As the months of 2016 whizz past I look back and see that Pauly and I haven’t done many runs just the two of us. Pauly prefers to run away from the farm with our running friends. If we aren’t heading off to run it means he doesn’t have time due to farm work, so I run on my own.
Today was different. Pauly and I got up early and off we went to get our scheduled run done. There was work to do on the farm before a lunch date, but there was time for the old Farmer to come out and run with his wife.
As we got to the top of the 1.2km farm driveway I could tell he was struggling. I love running on the farm… except that it reminds Pauly of all the things that aren’t going well with this farming life. The pastures are damaged from the floods and the heavy rain. There are things to be done but thanks to the drop in the milk price and the uncertain times, we are unable to do anything about many things. We have to sit and wait and make do. Farmers have to leave the farm to get a break. Just looking out the window they see work to be done.
I could tell he was ready to stop. My sub-four hour marathoner husband was struggling at running 1km. The weight of his worries pressing down upon him with each running step.
Let’s go left I said. Let’s run somewhere different. He gave me a sideways look as only my husband can do and followed me as we ran away from the farm.
Montana Road may look like a quiet country road but the traffic that uses it thunders by. Large farm machinery. Milk tankers and trucks. Tired farm workers commuting from town to farm with their foot flat to the floor. And of course in some sections tourists who don’t seem to understand the dangers of country roads; they go around blind corners smack bang in the middle rather than keeping to their side of the road.
Recently the plantation forests on Montana Road were harvested and now the land is being slowly transformed into pasture. The end result is that the once heavily wooded area that had low visibility for drivers has been opened up. It’s safe to run on.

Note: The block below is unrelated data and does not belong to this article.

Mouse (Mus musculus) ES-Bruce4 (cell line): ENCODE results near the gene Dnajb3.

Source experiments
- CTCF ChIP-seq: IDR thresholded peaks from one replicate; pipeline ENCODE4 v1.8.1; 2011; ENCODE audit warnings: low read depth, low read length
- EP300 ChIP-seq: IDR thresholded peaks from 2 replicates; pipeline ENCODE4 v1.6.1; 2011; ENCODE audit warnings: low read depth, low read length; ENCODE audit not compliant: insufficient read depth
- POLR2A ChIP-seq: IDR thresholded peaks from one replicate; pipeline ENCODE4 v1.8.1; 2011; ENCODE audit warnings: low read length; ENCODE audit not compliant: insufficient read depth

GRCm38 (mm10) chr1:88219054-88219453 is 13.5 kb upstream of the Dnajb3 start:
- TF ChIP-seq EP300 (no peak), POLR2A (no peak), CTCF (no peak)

We went left and headed as if we were going into Deloraine. We arrived at The Bridges and headed into what we call The Bush. This is windy and narrow and oh so pretty but not suitable for running. We hadn’t seen one vehicle so decided it would be safe. And it was.
The run restored the weary Farmer’s soul. With each foot fall away from the farm he brightened. We drive along this road frequently but in running shoes it was different. We were able to take in the many little dams along the way that were once hidden by plantation trees. We saw the horse track that runs through the Meander Valley for miles and miles just down from the road – I’d never seen that before. We heard the rush of Montana Falls. The whip birds were calling. The streams bubbling. The scents from the gum trees and recently sawn logs were fresh and invigorating. It was cool and overcast. Perfect running conditions. We stopped and looked and chatted and took a few happy snaps. We ran as fast or as slow as we wanted.
Running somewhere new was just what we both needed; to see the land around us from a new perspective. With some recent reading about the pioneers of the Meander Valley I have a new respect and love for this place I call home. This farming life may see changes ahead for us, but right now I can count my blessings and be grateful to live in a place of serenity and beauty. There is no better way to take it in and enjoy it than in running shoes.
Here are a few happy snaps.
Happy running 🙂
Run done and morning farm jobs completed, time to go out for lunch. Blondie Daughter #1 is home from Melbourne for the weekend. We met Mum and Dad at the Tasmanian Food and Wine Conservatory. It was so good! Brown-eyed Daughter #1 and H gave us a voucher as a thankyou gift for helping with the Wedding back in November. We finally were able to enjoy it.